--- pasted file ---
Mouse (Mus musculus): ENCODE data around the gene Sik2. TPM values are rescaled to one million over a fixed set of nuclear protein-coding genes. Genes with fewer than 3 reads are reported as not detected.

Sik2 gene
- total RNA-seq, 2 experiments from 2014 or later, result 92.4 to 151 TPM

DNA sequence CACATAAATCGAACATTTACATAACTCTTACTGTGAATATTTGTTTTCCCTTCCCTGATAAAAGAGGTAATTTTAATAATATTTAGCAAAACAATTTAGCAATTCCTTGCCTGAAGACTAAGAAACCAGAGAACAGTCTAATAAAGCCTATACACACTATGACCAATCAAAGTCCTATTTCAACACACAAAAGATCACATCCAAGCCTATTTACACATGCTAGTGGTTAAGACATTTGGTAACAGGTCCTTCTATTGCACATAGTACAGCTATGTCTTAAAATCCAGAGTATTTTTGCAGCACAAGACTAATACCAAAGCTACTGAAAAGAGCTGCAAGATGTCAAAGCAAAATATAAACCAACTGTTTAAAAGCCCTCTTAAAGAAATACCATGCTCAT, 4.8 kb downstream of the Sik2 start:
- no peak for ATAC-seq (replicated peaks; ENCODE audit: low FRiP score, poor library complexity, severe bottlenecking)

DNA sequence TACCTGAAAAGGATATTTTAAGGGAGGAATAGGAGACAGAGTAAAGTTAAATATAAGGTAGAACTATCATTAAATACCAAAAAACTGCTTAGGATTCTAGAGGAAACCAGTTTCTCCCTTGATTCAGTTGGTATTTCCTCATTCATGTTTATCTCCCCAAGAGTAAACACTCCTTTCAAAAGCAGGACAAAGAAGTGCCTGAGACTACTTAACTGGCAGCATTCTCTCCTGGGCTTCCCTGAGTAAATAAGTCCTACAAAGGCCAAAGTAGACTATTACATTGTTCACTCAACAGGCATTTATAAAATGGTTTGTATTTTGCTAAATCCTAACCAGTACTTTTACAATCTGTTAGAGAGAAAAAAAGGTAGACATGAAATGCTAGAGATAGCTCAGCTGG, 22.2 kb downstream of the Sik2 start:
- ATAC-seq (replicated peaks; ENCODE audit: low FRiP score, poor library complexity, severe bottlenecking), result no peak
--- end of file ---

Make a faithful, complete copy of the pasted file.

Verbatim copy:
Mouse (Mus musculus): ENCODE data around the gene Sik2. TPM values are rescaled to one million over a fixed set of nuclear protein-coding genes. Genes with fewer than 3 reads are reported as not detected.

Sik2 gene
- total RNA-seq, 2 experiments from 2014 or later, result 92.4 to 151 TPM

DNA sequence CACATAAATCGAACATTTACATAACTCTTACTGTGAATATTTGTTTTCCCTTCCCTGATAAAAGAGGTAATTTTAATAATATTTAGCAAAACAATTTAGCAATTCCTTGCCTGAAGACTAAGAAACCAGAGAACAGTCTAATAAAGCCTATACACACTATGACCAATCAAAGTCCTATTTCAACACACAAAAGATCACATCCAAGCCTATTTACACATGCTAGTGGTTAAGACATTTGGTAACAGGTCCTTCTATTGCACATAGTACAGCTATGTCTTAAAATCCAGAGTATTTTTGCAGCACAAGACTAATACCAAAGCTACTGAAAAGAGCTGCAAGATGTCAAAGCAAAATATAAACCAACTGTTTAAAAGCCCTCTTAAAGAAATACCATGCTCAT, 4.8 kb downstream of the Sik2 start:
- no peak for ATAC-seq (replicated peaks; ENCODE audit: low FRiP score, poor library complexity, severe bottlenecking)

DNA sequence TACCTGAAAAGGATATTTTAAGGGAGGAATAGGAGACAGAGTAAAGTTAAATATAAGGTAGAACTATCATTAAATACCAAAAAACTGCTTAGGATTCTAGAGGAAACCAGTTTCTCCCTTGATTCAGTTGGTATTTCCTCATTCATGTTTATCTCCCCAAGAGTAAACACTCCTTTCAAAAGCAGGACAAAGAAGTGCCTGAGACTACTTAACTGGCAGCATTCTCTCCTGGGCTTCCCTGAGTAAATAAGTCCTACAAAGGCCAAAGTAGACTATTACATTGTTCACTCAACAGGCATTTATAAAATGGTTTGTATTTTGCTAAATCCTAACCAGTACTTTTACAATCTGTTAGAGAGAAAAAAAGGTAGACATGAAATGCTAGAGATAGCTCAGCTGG, 22.2 kb downstream of the Sik2 start:
- ATAC-seq (replicated peaks; ENCODE audit: low FRiP score, poor library complexity, severe bottlenecking), result no peak